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July 31, 2008


Arizona CU Executives Offer Lending Lessons in Antigua

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2008_07_31_Arizona Visits Antigua
Robin Romano (right), CEO of Marisol FCU, Phoenix, leads a training session on loan underwriting for the lending staff of Community First Cooperative CU in Antigua.

ST. JOHN'S, Antigua - Veteran lenders know that solid underwriting standards and effective member service can help a good loan program expand and perform at even higher levels. Four Arizona credit union executives traveled to Antigua last week to share that knowledge and other industry information with the Caribbean island's financial cooperative community as part of World Council of Credit Unions' (WOCCU) International Partnerships program.

The Antigua & Barbuda Cooperative Credit Union League and the Arizona Credit Union System (ACUS) signed a partnership agreement in March under the auspices of the WOCCU program. The relationship is one of 28 current international partnerships operating as part of the program.

Melanie Smith, assistant vice president of branch support for Arizona State Credit Union, Phoenix, and Lisa Krogstad, learning development specialist for First Credit Union, Chandler, offered member service training to the staff of all five credit unions in St. John's, Antigua's capital. Robin Romano, CEO of Marisol Federal Credit Union, Phoenix, and an ACUS board member, provided training in loan underwriting to help credit union staff and credit committee volunteers better understand how to calculate debt ratio, use gross income standards and implement standardized loan policies.

"Debt ratio management and assessing risk were two of the most important aspects of loan underwriting we covered during our training," Romano said. "The credit unions' loan portfolios would become more efficient if they were to implement a debt ratio and check the member's credit history by calling and verifying it with other financial institutions. Currently, most credit unions in Antigua require the member to have 25% of the loan amount saved before granting the loan, ultimately limiting their loans. Using good underwriting skills allows them to be less afraid to make more loans."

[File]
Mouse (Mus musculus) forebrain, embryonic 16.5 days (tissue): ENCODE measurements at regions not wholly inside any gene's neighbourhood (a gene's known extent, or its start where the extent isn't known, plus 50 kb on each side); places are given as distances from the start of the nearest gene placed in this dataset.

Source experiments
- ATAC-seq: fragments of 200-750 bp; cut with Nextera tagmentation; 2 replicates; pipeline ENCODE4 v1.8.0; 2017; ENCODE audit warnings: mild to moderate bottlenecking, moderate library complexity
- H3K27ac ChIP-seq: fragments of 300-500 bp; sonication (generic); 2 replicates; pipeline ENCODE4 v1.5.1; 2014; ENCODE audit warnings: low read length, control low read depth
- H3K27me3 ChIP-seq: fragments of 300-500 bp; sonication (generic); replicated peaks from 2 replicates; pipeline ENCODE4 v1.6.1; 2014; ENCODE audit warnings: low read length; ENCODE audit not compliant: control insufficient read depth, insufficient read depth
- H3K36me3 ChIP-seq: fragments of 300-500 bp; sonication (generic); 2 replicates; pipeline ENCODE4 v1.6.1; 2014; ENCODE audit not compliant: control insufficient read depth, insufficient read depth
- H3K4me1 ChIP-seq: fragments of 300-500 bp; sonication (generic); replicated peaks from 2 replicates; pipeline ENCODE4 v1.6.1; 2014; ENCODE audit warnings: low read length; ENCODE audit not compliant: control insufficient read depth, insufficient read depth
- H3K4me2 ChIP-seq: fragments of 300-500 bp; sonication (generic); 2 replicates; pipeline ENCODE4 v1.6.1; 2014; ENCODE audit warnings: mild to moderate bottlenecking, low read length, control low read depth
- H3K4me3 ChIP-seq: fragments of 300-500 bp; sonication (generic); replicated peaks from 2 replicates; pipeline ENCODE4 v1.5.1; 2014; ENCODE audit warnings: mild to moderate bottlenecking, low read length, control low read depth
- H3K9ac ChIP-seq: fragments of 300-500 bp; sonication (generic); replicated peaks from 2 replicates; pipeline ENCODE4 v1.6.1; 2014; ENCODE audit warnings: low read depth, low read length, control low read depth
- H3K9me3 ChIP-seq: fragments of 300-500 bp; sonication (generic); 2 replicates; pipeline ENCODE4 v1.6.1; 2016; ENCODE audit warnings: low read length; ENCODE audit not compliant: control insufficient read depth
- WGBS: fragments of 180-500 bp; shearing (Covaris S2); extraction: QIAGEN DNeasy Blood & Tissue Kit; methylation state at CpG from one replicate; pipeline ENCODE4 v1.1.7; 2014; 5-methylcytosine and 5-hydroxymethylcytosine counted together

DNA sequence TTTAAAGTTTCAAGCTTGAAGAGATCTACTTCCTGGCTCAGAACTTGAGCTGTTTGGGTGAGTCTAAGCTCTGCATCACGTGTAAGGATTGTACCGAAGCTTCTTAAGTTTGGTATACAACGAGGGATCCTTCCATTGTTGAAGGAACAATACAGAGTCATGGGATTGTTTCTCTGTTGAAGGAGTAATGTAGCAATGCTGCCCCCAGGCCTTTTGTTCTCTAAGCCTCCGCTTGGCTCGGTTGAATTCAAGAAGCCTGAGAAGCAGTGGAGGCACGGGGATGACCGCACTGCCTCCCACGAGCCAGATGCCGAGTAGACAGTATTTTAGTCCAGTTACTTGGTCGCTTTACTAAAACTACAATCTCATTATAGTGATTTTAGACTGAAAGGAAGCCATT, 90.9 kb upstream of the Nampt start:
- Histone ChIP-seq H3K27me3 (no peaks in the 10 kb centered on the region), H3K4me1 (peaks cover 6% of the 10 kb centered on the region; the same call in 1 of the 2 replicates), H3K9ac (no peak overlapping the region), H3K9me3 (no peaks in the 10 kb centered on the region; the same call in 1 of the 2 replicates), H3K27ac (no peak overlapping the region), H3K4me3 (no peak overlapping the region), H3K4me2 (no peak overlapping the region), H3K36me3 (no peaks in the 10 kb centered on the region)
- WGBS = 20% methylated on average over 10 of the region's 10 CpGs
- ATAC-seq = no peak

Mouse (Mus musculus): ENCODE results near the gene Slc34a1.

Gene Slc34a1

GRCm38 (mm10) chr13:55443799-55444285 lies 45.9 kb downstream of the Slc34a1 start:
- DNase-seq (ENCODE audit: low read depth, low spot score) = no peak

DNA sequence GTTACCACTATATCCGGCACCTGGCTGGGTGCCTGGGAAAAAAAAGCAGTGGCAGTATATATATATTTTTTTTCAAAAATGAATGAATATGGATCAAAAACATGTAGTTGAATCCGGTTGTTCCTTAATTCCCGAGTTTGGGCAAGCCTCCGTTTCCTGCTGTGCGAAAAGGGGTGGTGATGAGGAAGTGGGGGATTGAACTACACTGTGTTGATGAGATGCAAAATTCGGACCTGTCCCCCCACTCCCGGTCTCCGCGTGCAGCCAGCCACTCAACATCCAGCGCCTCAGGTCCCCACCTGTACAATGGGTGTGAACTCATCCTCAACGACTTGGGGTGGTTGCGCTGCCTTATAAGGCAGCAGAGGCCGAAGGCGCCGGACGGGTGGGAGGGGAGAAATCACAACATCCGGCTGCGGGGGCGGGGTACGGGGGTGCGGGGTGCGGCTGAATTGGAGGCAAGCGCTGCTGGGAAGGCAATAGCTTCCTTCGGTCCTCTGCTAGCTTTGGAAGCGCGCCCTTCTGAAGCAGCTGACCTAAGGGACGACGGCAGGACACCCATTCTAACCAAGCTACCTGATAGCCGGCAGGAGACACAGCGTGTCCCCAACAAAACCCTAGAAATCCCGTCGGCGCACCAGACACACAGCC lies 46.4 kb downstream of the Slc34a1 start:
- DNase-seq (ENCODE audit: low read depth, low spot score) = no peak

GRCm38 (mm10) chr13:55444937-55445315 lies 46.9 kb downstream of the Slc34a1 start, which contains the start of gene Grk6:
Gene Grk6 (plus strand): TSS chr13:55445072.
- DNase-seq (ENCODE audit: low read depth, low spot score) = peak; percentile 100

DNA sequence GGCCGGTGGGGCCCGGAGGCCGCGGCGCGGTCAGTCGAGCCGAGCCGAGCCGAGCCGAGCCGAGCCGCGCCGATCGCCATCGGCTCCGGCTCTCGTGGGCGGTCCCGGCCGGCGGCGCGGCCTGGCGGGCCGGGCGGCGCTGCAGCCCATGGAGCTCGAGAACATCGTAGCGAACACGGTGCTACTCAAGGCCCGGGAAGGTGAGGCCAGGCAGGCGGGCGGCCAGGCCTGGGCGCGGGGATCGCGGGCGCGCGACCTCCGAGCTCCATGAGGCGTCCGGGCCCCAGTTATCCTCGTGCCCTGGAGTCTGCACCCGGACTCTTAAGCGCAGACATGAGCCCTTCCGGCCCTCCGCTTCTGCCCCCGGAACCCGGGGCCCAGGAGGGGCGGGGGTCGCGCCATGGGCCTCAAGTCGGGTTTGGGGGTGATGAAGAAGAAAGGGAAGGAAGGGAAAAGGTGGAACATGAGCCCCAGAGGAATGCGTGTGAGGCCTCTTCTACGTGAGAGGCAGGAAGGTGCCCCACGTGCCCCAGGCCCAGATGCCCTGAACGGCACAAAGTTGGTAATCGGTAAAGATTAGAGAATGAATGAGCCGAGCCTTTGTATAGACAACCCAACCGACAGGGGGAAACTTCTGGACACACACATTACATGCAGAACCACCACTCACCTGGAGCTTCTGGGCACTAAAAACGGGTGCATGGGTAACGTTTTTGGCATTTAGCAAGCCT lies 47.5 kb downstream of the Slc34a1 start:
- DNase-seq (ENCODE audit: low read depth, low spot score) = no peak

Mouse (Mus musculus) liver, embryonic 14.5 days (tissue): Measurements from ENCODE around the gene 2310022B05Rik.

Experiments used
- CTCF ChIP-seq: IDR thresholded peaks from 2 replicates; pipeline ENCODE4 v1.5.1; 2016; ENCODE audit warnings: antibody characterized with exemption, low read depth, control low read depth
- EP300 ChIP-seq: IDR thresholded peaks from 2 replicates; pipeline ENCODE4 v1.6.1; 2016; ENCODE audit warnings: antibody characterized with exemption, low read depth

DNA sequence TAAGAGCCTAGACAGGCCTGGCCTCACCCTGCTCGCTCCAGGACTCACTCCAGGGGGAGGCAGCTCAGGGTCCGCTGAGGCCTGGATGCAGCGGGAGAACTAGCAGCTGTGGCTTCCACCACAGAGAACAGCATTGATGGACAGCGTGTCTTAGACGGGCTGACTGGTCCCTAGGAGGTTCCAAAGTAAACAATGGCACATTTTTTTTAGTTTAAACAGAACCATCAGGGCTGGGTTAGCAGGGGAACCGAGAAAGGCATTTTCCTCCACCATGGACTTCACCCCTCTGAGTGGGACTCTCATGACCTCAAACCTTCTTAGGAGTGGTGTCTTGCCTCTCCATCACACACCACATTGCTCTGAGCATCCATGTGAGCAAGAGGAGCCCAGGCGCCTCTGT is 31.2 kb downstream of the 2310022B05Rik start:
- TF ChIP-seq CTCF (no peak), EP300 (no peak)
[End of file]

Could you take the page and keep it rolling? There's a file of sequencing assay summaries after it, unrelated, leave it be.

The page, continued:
The member service training sessions attracted groups of three to more than 20 staff members from Antigua's credit unions. The loan underwriting training also was met with a high turnout, including Jennifer Whyte, the new general manager of St. John's Cooperative Credit Union.

"Having the experience to meet with the Arizona delegates and discuss important issues such as managing our loan portfolio, collections and reducing default was very important not only for my loan officers, but also for me as a new manager," Whyte said. "It has helped me to develop self-confidence and learn to trust my instincts."

While the other representatives were busy with the training sessions, Mary Lee Blommel, ACUS member service consultant, and Josh Fetting, WOCCU's International Partnerships program specialist, facilitated the Antigua & Barbuda League's strategic planning session. The session took place over a two-day period with league and credit union board members and credit union managers to develop a series of goals that would allow Antigua's credit union movement to grow through league involvement.

By the end of the planning session, participants had crafted new mission and vision statements for the Antigua & Barbuda League, identified key areas of assistance and recognized possible league projects to provide assistance to its member credit unions. Participants agreed the planning session was extremely valuable to credit union stability and growth efforts.

"I am optimistic about the future of the league after having completed our strategic planning sessions with the presence and input of the Arizona Credit Union System and World Council of Credit Unions," said Ellis Southwell, president of the Antigua & Barbuda League. "We now have clear goals to take to the Antigua & Barbuda Cooperative Credit Union League forward. We also are appreciative they could bring us the loan underwriting and member service training which our members have clamored for. We look forward to collaborating on future initiatives to bring benefits to our members."




World Council of Credit Unions is the global trade association and development agency for credit unions. World Council promotes the sustainable development of credit unions and other financial cooperatives around the world to empower people through access to high quality and affordable financial services. World Council advocates on behalf of the global credit union system before international organizations and works with national governments to improve legislation and regulation. Its technical assistance programs introduce new tools and technologies to strengthen credit unions' financial performance and increase their outreach.

World Council has implemented more than 290 technical assistance programs in 71 countries. Worldwide, 57,000 credit unions in 103 countries serve 208 million people. Learn more about World Council's impact around the world at www.woccu.org.

 


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Contact: Rebecca Carpenter
Organization: World Council of Credit Unions
E-mail: rcarpenter@woccu.org
Phone: +1-608-395-2031
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